“Then will the eyes of the blind be opened and the ears of the deaf unstopped.
Then will the lame leap like a deer, and the mute tongue shout for joy.
Water will gush forth in the wilderness and streams in the desert.”
– Isaiah 35:4-6
If you’re Christian, you believe the Messiah has already arrived on Earth; if you’re Jewish, you believe he is still yet to come. That hasn’t stopped creator after creator from adopting (or co-opting) messianic imagery to tell their own stories.
Messiah stories are easy to explain and fairly easy to write if you’re not worried about the implications, so fans end up seeing a lot of it, for better or worse. Done correctly, messiah stories reach us right at the heart with stories about sacrifice, belief and devotion. Done cheaply, the two-dimensional Space Jesus splays his arms in a cruciform fashion, grows a beard, and waves his hands to create cheap miracles. It’s a story we’ve heard over and over, so it’s a story that loses its oomph, sometimes. The central sacrifice, the death and resurrection, the temptation from the evil figure — it can get a little overdone until a writer cuts their reliance on overdone imagery and instead cuts to the heart of the story. The problem with many messiah stories is that the central Messiah in Western Civilization — Jesus Christ — was not a secular savior. He didn’t come to rescue the Jews from Roman rule, even though people around him certainly encouraged him to use his power to do so. Many modern messiah stories, though, are more about bodies and politics than faith or souls.
For the next couple days, we’ll talk about the best (and worst!) Messiah-figures in science fiction and fantasy, and their varying levels of effectiveness:
There is no ambiguity to what the Wachowskis were doing with their central character in the Matrix trilogy. Neo is such a literal Jesus analogue that some bloggers and authors wonder if The Matrix and it sequels could be counted as “Christian” films, even if the Wachowskis many not have intended them to be such.
The central figure of The Matrix and its lesser sequels is pretty much a Jesus surrogate from the beginning; he is “The One,” performing miracles on behalf of the residents of “Zion” and the humans still enslaved by the Machines in the Matrix. He lives among them, in their poverty, wearing the same clothes, eating the same food, and encouraging them with his words and presence. In this way, he is eminently messiahlike.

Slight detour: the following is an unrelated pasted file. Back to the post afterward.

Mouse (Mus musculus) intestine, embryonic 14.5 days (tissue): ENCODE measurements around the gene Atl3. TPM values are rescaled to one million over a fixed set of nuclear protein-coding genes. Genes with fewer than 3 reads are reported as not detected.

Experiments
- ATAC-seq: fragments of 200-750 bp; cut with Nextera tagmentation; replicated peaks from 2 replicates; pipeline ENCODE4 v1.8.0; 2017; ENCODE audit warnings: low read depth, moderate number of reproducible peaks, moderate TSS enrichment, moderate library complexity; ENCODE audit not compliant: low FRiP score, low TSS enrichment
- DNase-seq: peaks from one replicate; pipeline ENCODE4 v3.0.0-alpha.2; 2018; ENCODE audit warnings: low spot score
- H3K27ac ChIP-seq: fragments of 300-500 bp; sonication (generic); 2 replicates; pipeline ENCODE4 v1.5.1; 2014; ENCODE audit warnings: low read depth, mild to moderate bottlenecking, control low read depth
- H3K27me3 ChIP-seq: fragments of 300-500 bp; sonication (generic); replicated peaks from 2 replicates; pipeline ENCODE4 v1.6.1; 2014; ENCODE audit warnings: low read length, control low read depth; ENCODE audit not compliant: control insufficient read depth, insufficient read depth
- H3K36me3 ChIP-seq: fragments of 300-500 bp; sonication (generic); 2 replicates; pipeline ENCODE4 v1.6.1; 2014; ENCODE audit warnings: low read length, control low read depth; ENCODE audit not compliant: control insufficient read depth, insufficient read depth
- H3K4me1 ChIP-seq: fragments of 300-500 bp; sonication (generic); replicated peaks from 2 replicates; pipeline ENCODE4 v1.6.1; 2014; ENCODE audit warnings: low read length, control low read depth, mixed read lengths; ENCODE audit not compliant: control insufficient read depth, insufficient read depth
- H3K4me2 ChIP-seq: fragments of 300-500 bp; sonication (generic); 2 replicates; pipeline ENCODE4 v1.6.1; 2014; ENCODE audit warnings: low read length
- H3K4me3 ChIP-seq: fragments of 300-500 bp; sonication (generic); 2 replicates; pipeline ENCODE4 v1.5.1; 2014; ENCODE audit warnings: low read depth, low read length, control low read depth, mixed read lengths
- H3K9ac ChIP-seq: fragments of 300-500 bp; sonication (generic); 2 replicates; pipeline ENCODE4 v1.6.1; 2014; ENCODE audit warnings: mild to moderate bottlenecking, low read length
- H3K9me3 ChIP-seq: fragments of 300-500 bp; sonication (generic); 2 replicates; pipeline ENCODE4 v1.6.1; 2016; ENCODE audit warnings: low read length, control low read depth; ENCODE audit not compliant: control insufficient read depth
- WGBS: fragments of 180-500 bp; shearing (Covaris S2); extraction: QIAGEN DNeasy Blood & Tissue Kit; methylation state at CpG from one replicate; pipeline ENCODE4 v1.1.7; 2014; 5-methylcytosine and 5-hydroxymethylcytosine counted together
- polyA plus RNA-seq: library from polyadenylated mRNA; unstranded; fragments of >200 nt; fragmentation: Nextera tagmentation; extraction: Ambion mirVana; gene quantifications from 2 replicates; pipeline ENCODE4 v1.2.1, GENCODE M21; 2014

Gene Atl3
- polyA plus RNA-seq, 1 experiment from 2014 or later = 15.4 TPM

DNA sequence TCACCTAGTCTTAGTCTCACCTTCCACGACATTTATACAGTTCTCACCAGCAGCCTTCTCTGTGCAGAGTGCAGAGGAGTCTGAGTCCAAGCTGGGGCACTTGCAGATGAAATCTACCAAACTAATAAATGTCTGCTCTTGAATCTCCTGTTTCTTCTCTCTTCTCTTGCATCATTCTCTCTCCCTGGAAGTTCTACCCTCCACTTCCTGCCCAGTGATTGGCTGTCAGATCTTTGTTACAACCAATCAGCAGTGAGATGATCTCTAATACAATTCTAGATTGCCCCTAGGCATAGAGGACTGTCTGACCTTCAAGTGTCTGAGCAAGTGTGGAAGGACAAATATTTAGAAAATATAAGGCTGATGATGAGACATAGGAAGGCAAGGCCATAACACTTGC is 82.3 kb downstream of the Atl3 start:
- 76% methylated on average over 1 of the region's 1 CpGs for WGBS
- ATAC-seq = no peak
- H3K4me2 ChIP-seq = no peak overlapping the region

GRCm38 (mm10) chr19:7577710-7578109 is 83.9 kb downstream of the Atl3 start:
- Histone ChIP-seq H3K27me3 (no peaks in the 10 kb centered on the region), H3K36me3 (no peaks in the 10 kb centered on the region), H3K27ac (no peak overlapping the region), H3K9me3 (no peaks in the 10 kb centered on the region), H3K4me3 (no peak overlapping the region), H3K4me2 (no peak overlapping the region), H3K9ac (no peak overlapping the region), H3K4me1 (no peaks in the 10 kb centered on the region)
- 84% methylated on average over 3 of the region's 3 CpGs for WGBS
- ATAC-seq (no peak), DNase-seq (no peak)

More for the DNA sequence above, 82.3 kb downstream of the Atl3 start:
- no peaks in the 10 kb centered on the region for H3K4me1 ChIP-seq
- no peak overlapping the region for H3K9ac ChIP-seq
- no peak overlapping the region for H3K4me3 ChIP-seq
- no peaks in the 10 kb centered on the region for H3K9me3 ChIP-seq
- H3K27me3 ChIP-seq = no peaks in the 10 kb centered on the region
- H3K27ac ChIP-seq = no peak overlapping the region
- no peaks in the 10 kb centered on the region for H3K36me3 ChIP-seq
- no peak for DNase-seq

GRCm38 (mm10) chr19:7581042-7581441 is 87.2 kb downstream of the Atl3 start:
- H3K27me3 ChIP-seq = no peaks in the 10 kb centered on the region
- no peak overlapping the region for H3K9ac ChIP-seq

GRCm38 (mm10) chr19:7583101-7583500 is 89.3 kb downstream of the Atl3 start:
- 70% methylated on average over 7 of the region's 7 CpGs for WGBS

Neo’s first messianic moment comes at the end of The Matrix. After having been gravely wounded — and possibly killed — by Agent Smith in the Matrix, Trinity sits over Neo’s dying body in the Nebuchadnezzar and instructs Neo to get up, telling him that she is in love with him, believing wholly in his identity as “The One.” Neo is restored to life with energy from Trinity’s miraculous love, with a never-before-seen set of abilities to bend the reality of the Matrix like the Machines do, to dodge bullets and to slow down time. There’s a small side-effect to this; fully actualizing as “The One” also frees Agent Smith from the control of the machines, causing chaos down the line for both sides of the story.
Christian scholars translate “Trinity” literally here, seeing her as a God analogue, a figure of pure love and forgiveness breathing life into Jesus at the end of the third day.
Neo makes his final messianic sacrifice at the end of The Matrix: Revelations, when he gives himself over to the Machines and is carried off, his arms cruciform. While it’s heavily implied at the end the Neo is truly dead, it is also implied that his death is the only thing that could have saved the humans by eliminating the viral, evil Agent Smith from the world. When Neo is carried off by the Machines, his arms are cruciform, and his body disappears into a light that is very reminiscent of a golden cross or the Buddhist lotus. Is Neo truly dead? Do we care?
That is answered at the end of the movie, when the Oracle utters, “It is done.”
If you’re a Christian scholar, you’ll hear this as a clear callback to Jesus on the cross, saying “It is finished.”
Of course, that wasn’t quite the end of the story, either, was it?
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